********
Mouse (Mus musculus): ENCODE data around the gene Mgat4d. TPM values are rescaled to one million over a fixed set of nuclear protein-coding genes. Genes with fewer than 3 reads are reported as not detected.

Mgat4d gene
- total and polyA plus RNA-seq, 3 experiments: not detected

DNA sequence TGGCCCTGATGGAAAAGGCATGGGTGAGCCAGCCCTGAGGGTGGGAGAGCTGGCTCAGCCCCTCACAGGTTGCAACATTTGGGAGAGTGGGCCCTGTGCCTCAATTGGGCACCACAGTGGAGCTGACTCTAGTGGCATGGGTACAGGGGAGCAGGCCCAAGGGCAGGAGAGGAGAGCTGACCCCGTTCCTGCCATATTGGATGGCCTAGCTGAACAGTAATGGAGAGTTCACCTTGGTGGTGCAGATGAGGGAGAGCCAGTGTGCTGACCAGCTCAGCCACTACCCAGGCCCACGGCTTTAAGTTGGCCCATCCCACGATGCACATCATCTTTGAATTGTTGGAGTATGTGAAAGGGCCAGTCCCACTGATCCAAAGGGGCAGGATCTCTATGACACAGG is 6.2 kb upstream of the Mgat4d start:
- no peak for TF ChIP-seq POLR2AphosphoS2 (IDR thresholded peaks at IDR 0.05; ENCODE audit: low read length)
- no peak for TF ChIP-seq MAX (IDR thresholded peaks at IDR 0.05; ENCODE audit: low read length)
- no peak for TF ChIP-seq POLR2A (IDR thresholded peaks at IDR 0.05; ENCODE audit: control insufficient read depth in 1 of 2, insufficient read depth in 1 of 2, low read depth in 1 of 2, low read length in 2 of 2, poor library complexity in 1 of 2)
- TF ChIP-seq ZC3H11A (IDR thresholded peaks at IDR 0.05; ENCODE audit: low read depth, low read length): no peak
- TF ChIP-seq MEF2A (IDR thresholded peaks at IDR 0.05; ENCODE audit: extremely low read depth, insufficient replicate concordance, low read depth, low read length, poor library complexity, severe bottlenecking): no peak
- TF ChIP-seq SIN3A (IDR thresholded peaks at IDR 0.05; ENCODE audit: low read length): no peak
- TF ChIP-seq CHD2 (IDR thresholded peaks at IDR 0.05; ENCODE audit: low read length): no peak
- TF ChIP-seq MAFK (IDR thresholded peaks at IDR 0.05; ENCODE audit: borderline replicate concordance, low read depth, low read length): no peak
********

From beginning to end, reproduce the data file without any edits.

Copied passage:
Mouse (Mus musculus): ENCODE data around the gene Mgat4d. TPM values are rescaled to one million over a fixed set of nuclear protein-coding genes. Genes with fewer than 3 reads are reported as not detected.

Mgat4d gene
- total and polyA plus RNA-seq, 3 experiments: not detected

DNA sequence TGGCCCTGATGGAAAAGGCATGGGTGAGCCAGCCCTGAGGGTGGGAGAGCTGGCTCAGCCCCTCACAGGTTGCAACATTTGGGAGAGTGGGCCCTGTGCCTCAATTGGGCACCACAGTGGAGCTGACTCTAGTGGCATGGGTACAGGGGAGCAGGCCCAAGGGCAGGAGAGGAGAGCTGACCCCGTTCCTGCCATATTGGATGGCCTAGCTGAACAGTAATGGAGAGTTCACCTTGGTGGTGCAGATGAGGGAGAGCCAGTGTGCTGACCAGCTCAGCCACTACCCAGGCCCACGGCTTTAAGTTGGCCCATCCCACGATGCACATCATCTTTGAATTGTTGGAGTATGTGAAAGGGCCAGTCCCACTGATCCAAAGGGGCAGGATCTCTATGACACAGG is 6.2 kb upstream of the Mgat4d start:
- no peak for TF ChIP-seq POLR2AphosphoS2 (IDR thresholded peaks at IDR 0.05; ENCODE audit: low read length)
- no peak for TF ChIP-seq MAX (IDR thresholded peaks at IDR 0.05; ENCODE audit: low read length)
- no peak for TF ChIP-seq POLR2A (IDR thresholded peaks at IDR 0.05; ENCODE audit: control insufficient read depth in 1 of 2, insufficient read depth in 1 of 2, low read depth in 1 of 2, low read length in 2 of 2, poor library complexity in 1 of 2)
- TF ChIP-seq ZC3H11A (IDR thresholded peaks at IDR 0.05; ENCODE audit: low read depth, low read length): no peak
- TF ChIP-seq MEF2A (IDR thresholded peaks at IDR 0.05; ENCODE audit: extremely low read depth, insufficient replicate concordance, low read depth, low read length, poor library complexity, severe bottlenecking): no peak
- TF ChIP-seq SIN3A (IDR thresholded peaks at IDR 0.05; ENCODE audit: low read length): no peak
- TF ChIP-seq CHD2 (IDR thresholded peaks at IDR 0.05; ENCODE audit: low read length): no peak
- TF ChIP-seq MAFK (IDR thresholded peaks at IDR 0.05; ENCODE audit: borderline replicate concordance, low read depth, low read length): no peak